Tuesday, May 4, 2010

From the National Congress for Puerto Rican Rights

I recieved this message via Facebook communication:

For Immediate Release:
National Congress for Puerto Rican Rights calls Puerto Rico Democracy Act: Inadequate; Contradictory and Confusing
David Galarza 917-573-9250
Victor Vazquez 305-926-0904

The National Congress for Puerto Rican Rights (NCPRR), the largest Puerto Rican civil and human rights organization in the United States, has reviewed the Puerto Rico Democracy Act approved by the United States House of Representatives on April 29, 2010. While attempting, once again, to address the 112 year-old political status of Puerto Rico, the NCPRR finds this legislation woefully inadequate, contradictory and confusing. The NCPRR’s Board of Directors asks the United States Senate to reject this bill and for President Barack Obama to refuse to sign this legislation into law. Rather, the NCPRR asks the President and Congress to address the serious flaws in HR 2499 and create a law that reflects provisions necessary for full self-determination by and for the Puerto Rican people.

HR 2499, as approved by the House, stipulates that Puerto Ricans will hold a plebiscite in for voters to choose whether to: a) "…continue to have its present form of political status" (in relation to the U.S.) or b) "…have a different political status." If voters choose the second option, a second plebiscite is required to choose among four status choices: 1) Independence; 2) Sovereignty in Association with the United States; 3) Statehood or 4) Commonwealth, or status quo. The bill is contradictory, since Puerto Ricans voting to change their status in the first stage, will still have to revisit the status quo option in a second vote, which completely undermines the purpose of the first stage vote.
We applaud Congressman Jose E. Serrano's (D-NY) legislative effort to"...get the ball rolling...," but note that the other two Puerto Ricans members of the House of Representatives, Nydia Velazquez (D-NY) and Luis V. Gutierrez (D-Ill) do not support the bill. Also problematic is who will be eligible to vote and under what conditions. According to HR 2499, only "...Puerto Ricans born in the island who comply with...local elections commission regulations” may cast a vote. This restriction bars millions of Puerto Ricans stateside who were not born on the island, but are the children of parents who moved from Puerto Rico. Cynically, however, this legislation would enfranchise hundreds of thousands of non-Puerto Rican residents of the island.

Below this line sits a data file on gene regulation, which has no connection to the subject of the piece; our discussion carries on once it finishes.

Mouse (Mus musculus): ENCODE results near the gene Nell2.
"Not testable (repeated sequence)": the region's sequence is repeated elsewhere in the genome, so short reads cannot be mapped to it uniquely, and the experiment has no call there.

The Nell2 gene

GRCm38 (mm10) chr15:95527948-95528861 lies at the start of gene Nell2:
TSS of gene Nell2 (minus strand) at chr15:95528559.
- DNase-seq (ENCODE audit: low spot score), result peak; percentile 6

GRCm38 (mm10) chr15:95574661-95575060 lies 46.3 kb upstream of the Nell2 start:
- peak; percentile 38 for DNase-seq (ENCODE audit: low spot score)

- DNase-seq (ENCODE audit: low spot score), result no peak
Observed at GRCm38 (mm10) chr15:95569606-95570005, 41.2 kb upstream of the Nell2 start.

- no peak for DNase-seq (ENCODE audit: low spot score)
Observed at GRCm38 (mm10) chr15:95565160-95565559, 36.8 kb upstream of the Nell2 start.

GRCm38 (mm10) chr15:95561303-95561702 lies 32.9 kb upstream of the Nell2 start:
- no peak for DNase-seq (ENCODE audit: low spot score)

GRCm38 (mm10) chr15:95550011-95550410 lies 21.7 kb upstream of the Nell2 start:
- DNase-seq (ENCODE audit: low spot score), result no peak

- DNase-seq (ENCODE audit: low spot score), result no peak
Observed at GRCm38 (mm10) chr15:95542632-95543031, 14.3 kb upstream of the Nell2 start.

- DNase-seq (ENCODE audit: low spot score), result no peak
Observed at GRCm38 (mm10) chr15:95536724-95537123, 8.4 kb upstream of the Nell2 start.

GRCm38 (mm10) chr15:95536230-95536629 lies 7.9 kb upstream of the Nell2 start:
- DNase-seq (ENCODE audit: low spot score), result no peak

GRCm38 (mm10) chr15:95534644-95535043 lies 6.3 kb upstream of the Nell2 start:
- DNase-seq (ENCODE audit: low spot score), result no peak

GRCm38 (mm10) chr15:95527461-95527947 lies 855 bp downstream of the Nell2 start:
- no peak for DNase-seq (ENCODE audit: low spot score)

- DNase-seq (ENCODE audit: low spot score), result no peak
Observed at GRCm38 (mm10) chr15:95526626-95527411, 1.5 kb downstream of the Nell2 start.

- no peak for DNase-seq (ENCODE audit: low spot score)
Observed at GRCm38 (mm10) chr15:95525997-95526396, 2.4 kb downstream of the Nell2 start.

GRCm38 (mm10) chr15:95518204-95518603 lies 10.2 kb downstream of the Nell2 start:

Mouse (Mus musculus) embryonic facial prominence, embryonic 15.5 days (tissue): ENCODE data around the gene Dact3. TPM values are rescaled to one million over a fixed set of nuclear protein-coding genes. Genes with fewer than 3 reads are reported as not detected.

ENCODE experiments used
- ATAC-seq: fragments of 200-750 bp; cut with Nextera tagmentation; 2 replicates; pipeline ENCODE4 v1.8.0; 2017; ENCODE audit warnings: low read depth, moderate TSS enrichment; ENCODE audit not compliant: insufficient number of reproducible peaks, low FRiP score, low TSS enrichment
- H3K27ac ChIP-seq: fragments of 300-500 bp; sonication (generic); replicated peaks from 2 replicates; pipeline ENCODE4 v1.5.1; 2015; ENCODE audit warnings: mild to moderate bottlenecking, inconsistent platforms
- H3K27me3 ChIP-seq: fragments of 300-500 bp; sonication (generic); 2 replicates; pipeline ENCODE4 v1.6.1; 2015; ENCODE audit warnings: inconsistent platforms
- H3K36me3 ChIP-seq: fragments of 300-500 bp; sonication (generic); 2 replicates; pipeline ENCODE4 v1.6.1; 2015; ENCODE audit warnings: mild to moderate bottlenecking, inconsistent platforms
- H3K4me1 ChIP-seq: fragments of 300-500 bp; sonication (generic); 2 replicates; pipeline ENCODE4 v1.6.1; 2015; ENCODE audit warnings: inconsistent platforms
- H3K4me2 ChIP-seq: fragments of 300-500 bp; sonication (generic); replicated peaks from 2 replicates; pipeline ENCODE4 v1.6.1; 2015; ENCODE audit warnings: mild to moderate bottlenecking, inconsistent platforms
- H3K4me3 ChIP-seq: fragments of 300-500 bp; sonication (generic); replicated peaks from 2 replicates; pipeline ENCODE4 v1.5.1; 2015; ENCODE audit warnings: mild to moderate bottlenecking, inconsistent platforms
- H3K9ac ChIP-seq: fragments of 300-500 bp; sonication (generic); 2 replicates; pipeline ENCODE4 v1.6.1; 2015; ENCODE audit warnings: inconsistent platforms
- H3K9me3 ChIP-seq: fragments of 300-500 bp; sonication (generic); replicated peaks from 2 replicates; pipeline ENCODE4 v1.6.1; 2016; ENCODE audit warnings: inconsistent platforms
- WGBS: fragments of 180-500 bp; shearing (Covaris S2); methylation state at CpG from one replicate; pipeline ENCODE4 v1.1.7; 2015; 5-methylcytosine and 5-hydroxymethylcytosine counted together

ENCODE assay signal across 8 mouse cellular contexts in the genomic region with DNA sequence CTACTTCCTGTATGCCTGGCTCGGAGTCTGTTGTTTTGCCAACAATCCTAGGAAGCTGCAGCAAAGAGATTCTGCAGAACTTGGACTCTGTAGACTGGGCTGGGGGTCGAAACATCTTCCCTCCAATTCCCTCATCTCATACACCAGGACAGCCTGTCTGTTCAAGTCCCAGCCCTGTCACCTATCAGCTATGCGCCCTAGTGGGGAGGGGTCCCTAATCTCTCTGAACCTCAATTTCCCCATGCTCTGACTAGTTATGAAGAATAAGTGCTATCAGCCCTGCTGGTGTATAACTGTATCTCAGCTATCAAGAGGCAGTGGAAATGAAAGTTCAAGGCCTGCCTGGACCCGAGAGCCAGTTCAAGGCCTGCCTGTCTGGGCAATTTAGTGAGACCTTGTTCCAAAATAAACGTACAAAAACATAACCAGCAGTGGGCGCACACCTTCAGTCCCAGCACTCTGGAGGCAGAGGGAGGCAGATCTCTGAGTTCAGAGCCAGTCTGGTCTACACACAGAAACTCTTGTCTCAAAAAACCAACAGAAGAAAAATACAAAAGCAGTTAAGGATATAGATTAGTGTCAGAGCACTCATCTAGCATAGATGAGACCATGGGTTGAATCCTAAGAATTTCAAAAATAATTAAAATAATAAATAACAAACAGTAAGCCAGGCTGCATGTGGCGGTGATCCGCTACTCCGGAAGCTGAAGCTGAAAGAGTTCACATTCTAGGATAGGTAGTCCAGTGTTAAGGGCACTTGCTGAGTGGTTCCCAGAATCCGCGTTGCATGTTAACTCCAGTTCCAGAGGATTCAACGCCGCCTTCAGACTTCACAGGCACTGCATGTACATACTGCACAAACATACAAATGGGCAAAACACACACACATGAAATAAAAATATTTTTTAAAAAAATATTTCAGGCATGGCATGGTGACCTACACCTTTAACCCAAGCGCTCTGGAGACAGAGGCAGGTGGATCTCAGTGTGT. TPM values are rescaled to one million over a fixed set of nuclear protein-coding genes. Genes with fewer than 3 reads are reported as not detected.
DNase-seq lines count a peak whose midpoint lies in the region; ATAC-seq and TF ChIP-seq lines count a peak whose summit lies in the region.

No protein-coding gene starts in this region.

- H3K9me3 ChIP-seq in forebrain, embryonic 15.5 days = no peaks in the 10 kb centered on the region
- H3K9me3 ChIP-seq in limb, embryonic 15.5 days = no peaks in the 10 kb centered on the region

Another troublesome provision of HR 2499 is that ballots for the plebiscite will only be in English, despite constituting a potential a violation of the federal Voting Rights Act of 1965, which protects language minorities such as Puerto Ricans to receive ballots in their own language.
The NCPRR seeks a legitimate end to the tragic territorial/colonial status of Puerto Rico. Since 1981, the NCPRR has supported the right of the Puerto Rican people to self-determination, as outlined under the United Nations Resolution 1514 (XV), which states that "All peoples have the right to self-determination; by virtue of that right they fully determine their political status." UN Resolution 1514 sets forth three acceptable options for internationally sanctioned political status. While HR 2499 includes the three options, it ignores the further UN requirement that the affected people to be fully informed and understand each option prior to a vote.

International law also requires the release of political prisoners for opposing colonial rule to any plebiscite vote. Currently there are still Puerto Ricans serving jail sentences for political views, including Carlos Alberto Torres and Oscar Lopez. The NCPRR does not endorse or support the tactics of these prisoners, but they have been in jail nearly 30 years for political acts, and deserve release before any legitimate vote on the political status of Puerto Rico. There is precedent for such release in the case of Nelson Mandela exiting his extended prison term in South Africa prior to a vote on the status of that country.
The NCPRR is troubled by the timing of HR 2499 questions why this issue is being brought forth at this time of strife over immigration? There is a problem of transparency here. The day after the bill was passed in the House of Representatives, nearly every media outlet dubbed it the "Statehood Bill." Conservative commentators have spoken of the "impending" statehood of Puerto Rico, stirring anti-Hispanic rhetoric amidst the current immigration debates, and causing fear that the US will add two Puerto Rican senators and six members of the House through this legislation.

The NCPRR seeks resolution of the status of Puerto Rico to allow for the unification of the eight million Puerto Ricans who dividedly inhabit the United States. We do not see HR 2499 as a proper means to that end. We call upon the US Senate to reject this bill in its present form, and propose legislation respecting the critical civil and human rights objectives at issue. We further call on President Obama to fulfill his campaign promise to the Puerto Rican people to address this issue in a fair, open and transparent fashion.

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